Music writers have credited the breakthroughs of D'Angelo's Brown Sugar (1995), Erykah Badu's Baduizm (1997), Maxwell's Urban Hang Suite (1996), and Lauryn Hill's The Miseducation of Lauryn Hill (1998) with shaping and raising the neo soul movement to commercial visibility into the late 1990s. According to Farley, D'Angelo's album "gives a nod to the past, [...] mints his own sound, with golden humming keyboards and sensual vocals and unhurried melodies [...] His songs were polished without being slick and smart without being pretentious", while Badu "brought an iconoclastic spirit to soul music, with her towering Afrocentric headwraps, incense candles, and quirky lyrics". Baduizm sold nearly three million copies and won Badu two Grammy Awards. Hill's debut featured her singing and rapping, with deeply personal lyrics, and was one of neo soul's primary successes, achieving massive sales, critical acclaim, and five Grammy Awards. Subsequently, other female neo soul artists broke through with their debut albums, including Macy Gray, Angie Stone, and Jill Scott. The 1997 film Love Jones capitalized on neo soul's success at the time with its soundtrack album, which impacted the Billboard charts and featured artists such as Hill, Maxwell, The Brand New Heavies, Me'Shell NdegéOcello, Groove Theory, and Dionne Farris.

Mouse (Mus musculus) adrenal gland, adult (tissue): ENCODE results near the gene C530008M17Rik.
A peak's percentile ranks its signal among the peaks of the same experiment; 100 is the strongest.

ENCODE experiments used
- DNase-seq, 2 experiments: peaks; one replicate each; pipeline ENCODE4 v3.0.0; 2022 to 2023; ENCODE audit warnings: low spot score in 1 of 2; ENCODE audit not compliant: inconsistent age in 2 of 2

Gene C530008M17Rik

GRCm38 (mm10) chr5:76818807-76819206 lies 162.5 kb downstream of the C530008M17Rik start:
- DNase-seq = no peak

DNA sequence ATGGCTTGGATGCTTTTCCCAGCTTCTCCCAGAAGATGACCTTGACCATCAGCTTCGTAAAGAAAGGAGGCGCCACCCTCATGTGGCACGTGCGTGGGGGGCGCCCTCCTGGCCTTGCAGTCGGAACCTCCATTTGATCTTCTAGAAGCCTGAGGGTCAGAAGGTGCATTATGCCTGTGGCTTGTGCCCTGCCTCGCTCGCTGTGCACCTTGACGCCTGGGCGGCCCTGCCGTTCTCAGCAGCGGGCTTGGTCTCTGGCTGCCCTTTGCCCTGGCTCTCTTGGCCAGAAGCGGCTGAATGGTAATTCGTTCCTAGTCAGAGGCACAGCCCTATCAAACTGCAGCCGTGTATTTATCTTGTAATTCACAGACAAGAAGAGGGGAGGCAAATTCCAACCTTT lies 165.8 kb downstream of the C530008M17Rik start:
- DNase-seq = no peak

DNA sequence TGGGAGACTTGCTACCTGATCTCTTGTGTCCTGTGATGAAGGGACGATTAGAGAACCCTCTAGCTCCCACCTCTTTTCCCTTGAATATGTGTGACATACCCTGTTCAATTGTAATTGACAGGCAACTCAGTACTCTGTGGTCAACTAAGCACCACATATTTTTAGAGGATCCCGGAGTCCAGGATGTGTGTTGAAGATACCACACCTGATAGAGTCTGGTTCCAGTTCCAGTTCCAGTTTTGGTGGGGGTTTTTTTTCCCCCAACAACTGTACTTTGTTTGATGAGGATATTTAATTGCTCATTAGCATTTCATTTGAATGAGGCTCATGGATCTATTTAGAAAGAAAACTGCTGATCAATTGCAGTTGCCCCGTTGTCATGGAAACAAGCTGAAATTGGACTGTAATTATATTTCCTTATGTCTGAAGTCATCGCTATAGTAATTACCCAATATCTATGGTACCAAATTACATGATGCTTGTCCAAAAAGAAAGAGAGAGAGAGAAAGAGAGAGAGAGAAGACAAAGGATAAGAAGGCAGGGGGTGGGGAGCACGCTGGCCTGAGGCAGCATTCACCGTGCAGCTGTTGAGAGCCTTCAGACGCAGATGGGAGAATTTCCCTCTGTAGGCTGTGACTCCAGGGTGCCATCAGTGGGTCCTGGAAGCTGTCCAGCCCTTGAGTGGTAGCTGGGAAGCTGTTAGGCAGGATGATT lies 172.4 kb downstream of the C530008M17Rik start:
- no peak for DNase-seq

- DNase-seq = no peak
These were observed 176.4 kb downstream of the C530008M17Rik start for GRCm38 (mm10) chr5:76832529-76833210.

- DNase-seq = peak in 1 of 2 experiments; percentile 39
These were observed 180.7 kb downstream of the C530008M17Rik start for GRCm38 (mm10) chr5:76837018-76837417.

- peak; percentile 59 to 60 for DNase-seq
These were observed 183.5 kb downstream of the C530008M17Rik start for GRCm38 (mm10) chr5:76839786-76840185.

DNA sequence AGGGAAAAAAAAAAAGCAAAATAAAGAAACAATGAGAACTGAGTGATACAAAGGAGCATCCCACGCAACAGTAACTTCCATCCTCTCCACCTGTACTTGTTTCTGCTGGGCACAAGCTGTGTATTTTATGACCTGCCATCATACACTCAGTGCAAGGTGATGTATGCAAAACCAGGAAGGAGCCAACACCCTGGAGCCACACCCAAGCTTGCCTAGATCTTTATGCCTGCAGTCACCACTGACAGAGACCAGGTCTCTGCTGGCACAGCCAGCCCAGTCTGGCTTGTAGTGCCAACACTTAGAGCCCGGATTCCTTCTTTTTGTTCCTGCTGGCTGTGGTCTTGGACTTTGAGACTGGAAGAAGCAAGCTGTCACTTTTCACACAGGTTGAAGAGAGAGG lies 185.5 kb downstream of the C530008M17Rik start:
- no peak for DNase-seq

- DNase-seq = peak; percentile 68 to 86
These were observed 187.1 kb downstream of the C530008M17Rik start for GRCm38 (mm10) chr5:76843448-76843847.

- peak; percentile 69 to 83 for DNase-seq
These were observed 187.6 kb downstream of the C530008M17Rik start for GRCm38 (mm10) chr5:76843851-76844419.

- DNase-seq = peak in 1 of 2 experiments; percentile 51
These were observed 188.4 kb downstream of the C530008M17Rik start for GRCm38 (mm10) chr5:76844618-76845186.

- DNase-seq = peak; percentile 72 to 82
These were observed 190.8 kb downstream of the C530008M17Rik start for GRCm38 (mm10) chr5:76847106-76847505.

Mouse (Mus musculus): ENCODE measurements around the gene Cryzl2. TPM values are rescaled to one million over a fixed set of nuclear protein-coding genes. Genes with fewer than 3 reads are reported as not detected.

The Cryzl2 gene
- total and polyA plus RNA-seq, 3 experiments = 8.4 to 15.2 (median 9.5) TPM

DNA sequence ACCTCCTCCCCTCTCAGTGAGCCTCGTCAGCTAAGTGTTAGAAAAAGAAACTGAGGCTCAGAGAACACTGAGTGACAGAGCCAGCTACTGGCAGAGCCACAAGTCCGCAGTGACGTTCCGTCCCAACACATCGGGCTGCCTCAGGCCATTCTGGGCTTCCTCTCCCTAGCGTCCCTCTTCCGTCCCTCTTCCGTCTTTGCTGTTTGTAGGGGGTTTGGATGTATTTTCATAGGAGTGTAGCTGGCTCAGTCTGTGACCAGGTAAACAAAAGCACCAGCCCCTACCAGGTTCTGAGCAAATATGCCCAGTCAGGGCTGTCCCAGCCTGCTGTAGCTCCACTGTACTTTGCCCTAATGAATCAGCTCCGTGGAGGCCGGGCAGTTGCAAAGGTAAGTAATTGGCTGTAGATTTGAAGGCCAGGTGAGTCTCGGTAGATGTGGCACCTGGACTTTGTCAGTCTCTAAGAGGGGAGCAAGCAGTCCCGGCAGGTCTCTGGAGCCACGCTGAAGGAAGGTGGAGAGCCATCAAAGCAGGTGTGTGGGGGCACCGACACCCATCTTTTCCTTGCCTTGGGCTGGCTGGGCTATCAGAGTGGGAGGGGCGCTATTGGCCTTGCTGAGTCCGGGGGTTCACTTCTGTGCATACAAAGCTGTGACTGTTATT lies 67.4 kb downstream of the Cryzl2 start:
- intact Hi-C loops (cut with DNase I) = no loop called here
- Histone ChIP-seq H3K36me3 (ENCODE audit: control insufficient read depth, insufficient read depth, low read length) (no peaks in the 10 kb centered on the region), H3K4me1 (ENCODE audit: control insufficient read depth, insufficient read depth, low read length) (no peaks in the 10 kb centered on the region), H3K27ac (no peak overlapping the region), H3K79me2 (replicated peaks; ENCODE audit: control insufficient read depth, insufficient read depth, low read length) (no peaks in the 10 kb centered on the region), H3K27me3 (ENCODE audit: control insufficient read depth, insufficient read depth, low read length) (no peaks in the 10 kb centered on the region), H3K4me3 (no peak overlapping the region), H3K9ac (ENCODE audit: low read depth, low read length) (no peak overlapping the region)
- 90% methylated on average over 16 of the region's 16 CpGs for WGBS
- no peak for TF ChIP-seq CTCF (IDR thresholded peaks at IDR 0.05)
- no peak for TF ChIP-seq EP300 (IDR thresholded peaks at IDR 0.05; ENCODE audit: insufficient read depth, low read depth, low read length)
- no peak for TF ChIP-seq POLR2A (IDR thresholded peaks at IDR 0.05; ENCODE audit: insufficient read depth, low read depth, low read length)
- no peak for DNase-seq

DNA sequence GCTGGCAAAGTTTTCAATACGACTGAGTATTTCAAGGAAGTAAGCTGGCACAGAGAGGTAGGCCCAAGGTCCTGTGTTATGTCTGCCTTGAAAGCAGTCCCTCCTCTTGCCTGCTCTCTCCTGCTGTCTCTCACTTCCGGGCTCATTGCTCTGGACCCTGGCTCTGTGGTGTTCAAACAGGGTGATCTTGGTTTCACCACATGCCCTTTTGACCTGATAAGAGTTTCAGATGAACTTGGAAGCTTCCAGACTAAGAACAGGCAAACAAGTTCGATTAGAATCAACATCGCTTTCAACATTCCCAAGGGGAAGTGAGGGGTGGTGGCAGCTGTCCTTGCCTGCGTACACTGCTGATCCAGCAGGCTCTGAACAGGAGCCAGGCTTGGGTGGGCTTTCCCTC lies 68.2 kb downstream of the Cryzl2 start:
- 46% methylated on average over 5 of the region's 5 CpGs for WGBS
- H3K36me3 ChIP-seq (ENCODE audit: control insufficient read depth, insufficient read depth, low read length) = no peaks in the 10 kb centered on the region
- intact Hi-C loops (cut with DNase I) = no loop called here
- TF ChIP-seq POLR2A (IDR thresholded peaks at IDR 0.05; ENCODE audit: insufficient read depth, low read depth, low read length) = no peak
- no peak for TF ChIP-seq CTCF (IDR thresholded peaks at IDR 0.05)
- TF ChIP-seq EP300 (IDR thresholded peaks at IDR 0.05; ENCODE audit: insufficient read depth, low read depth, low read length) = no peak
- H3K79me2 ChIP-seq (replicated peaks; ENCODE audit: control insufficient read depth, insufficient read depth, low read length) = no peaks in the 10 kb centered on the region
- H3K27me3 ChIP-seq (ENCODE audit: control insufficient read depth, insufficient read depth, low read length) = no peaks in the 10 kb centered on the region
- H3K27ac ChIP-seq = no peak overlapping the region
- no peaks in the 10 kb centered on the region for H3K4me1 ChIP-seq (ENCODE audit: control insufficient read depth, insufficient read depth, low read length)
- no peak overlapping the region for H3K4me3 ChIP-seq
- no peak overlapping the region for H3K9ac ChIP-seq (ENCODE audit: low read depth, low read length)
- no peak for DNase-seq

According to music journalist Greg Kot, musical collective Soulquarians, consisting of such artists as D'Angelo, The Roots, Erykah Badu, Bilal, Mos Def, Common, James Poyser, and Q-Tip, contributed significantly to the neo soul movement during the late 1990s to the early 2000s with its members' "organic soul, natural R&B, boho-rap". The collective developed through the production work of The Roots' drummer and producer Questlove. Following a minor decline in its hype, neo soul's mainstream popularity increased in the late 1990s with the successes of Hill, Maxwell, Eric Benét, Raphael Saadiq, and Les Nubians. It impacted more mainstream-oriented R&B radio, while influencing contemporary R&B acts, such as R. Kelly and Aaliyah, to incorporate some of its textural and lyrical elements. In his song "When a Woman's Fed Up" (1998), R&B recording artist R. Kelly incorporated a more soul-based sound and referenced Erykah Badu's 1997 song "Tyrone" in the lyrics.
2000s: Apex and mainstream decline